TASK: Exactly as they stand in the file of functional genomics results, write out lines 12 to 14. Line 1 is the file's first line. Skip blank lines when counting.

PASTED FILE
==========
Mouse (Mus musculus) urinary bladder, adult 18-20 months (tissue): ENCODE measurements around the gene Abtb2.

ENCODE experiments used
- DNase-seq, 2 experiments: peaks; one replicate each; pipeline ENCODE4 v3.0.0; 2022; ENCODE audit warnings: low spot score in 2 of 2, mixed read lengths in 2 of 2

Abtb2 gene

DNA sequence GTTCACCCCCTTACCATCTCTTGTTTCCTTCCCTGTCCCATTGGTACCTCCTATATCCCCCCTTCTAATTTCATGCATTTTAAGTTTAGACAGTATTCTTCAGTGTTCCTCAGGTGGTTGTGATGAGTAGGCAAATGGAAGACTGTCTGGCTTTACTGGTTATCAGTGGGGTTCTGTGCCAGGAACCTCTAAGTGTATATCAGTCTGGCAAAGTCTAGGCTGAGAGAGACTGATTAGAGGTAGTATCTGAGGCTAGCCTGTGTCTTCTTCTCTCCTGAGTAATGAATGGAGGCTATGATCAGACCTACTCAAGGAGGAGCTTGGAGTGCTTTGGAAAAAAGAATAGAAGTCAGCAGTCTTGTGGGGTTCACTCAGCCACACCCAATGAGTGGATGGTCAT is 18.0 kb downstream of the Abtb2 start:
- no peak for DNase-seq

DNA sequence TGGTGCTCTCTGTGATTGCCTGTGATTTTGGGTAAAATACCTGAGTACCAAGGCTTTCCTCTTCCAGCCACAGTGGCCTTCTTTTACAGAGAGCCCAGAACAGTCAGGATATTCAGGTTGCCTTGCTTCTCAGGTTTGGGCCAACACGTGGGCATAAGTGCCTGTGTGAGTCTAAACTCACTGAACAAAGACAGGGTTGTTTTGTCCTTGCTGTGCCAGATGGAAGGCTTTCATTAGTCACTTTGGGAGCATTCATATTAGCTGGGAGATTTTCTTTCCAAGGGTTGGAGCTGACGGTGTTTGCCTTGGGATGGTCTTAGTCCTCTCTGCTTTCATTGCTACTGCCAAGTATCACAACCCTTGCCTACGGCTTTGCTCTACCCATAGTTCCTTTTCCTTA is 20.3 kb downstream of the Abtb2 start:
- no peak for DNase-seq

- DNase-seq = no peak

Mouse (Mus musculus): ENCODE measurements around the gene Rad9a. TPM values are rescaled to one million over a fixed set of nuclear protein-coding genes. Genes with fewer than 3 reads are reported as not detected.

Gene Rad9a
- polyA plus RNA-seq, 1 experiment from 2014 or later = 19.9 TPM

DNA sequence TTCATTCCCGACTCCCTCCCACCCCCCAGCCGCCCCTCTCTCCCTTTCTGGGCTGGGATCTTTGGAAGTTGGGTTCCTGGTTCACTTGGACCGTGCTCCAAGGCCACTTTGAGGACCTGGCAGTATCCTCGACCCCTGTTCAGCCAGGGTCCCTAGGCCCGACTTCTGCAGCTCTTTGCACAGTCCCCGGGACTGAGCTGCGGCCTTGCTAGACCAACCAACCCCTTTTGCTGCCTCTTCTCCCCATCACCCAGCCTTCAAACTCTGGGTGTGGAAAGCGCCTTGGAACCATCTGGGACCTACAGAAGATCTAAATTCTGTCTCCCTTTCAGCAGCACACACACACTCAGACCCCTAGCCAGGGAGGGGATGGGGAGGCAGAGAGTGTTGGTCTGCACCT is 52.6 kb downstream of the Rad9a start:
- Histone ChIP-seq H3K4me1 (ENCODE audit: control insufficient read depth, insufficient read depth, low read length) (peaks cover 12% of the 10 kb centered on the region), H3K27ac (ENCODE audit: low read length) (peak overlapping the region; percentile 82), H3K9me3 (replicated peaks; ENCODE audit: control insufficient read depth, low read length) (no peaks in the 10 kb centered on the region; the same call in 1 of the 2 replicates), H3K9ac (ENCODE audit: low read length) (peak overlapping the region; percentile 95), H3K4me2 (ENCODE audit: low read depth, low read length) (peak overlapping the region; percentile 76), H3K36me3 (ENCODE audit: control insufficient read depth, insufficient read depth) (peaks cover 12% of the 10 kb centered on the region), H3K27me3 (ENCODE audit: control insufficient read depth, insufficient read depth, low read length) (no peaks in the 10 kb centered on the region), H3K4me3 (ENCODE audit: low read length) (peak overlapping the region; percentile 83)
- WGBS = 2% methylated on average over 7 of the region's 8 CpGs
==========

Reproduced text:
- polyA plus RNA-seq, 1 experiment from 2014 or later = 19.9 TPM

DNA sequence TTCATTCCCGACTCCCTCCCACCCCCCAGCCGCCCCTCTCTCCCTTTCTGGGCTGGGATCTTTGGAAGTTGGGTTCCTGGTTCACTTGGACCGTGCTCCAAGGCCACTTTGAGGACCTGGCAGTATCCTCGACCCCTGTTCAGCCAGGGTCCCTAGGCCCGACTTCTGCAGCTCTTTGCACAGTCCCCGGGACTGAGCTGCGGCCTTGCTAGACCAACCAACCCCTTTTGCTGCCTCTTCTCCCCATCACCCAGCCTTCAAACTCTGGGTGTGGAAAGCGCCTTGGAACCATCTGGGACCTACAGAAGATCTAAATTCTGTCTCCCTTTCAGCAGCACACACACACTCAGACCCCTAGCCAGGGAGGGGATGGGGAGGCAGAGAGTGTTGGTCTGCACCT is 52.6 kb downstream of the Rad9a start:
- Histone ChIP-seq H3K4me1 (ENCODE audit: control insufficient read depth, insufficient read depth, low read length) (peaks cover 12% of the 10 kb centered on the region), H3K27ac (ENCODE audit: low read length) (peak overlapping the region; percentile 82), H3K9me3 (replicated peaks; ENCODE audit: control insufficient read depth, low read length) (no peaks in the 10 kb centered on the region; the same call in 1 of the 2 replicates), H3K9ac (ENCODE audit: low read length) (peak overlapping the region; percentile 95), H3K4me2 (ENCODE audit: low read depth, low read length) (peak overlapping the region; percentile 76), H3K36me3 (ENCODE audit: control insufficient read depth, insufficient read depth) (peaks cover 12% of the 10 kb centered on the region), H3K27me3 (ENCODE audit: control insufficient read depth, insufficient read depth, low read length) (no peaks in the 10 kb centered on the region), H3K4me3 (ENCODE audit: low read length) (peak overlapping the region; percentile 83)